Rally Turkey: Leg one summary

Peugeot endured mixed fortunes on the opening leg of the third round of the FIA World Rally Championship. Harri Rovanpera led the event by 20.7 seconds, but that was balanced by the persistent power steering problems, which beset reigning World ...

Peugeot endured mixed fortunes on the opening leg of the third round of the FIA World Rally Championship. Harri Rovanpera led the event by 20.7 seconds, but that was balanced by the persistent power steering problems, which beset reigning World Rally Champion Marcus Gronholm's 206 WRC and left him languishing in 19th place, more than ten minutes behind his team-mate.

Rovapera's day on the stages to the west of the rally's base in Kemer had been largely trouble-free. The Finn wasn't ready, however, to predict a possible second world championship victory, pointing out that his lead wasn't insurmountable to the crews behind. That chasing pack? was headed by the hugely experienced Carlos Sainz. By his own admission Sainz still has plenty to learn about the Xsara WRC, but he settled on a set-up which was to his liking and stuck to it. Ford's François Duval belied his lack of WRC experience to hold an overnight third place, just 8.8 seconds off Sainz.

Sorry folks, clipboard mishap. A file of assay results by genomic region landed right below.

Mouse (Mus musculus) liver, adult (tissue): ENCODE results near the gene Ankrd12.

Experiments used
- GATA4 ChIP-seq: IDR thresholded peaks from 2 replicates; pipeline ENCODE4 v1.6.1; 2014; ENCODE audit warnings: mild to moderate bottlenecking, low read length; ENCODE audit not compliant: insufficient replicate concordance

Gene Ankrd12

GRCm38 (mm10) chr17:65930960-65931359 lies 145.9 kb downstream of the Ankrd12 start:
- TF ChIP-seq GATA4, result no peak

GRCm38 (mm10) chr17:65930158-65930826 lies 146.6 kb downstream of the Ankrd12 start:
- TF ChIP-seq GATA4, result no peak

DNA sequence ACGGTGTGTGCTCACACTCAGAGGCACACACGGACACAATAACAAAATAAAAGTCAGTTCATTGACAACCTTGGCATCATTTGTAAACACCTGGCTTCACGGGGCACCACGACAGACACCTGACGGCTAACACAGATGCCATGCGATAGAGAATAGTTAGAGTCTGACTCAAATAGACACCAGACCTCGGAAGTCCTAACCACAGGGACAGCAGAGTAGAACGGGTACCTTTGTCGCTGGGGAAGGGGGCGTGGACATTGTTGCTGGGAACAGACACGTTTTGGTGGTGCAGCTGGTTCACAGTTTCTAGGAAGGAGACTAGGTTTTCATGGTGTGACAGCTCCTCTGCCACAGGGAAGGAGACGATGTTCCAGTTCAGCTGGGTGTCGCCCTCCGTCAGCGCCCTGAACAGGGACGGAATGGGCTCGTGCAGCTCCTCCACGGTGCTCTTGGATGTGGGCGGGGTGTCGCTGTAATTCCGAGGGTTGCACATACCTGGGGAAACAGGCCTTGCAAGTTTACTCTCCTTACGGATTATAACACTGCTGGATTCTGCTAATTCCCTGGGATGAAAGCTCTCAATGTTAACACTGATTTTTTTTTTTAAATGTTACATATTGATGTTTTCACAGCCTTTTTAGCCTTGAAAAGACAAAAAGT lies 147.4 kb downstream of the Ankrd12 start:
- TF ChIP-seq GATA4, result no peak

The Junior World Rally Championship runners, were headed by Suzuki driver Daniel Carlsson. The Swede had eked out an advantage of 1m 20s from his nearest category rival Kosti Katajamaki.



Marcus Gronholm's Peugeot 206 WRC suffered a hydraulic problem from the third stage onwards today. Richard Burn's 206 WRC developed a gearbox problem in the final stage of the day.


Harri Rovanpera moved into the lead of the rally after setting fastest time on the fourth stage. The Finn admitted that his position further back on the road was helping him, but he said he wasn't taking any big risks with his pace. His team-mate Richard Burns was sixth at the end of the day, having suffered a puncture on each one of this morning's three stages. Every one of the deflations was on the front-right of his 206. Gronholm didn't get the chance to get into a rhythm for this event, as power steering gremlins hit his Peugeot on the day's second stage. The reigning world champion lost the power steering on his 206. The unit was changed at lunchtime service, but the problem reoccurred on the road section out of service, leaving him to driove the final two stages of the day without power steering. In total the Finn lost ten minutes through the day.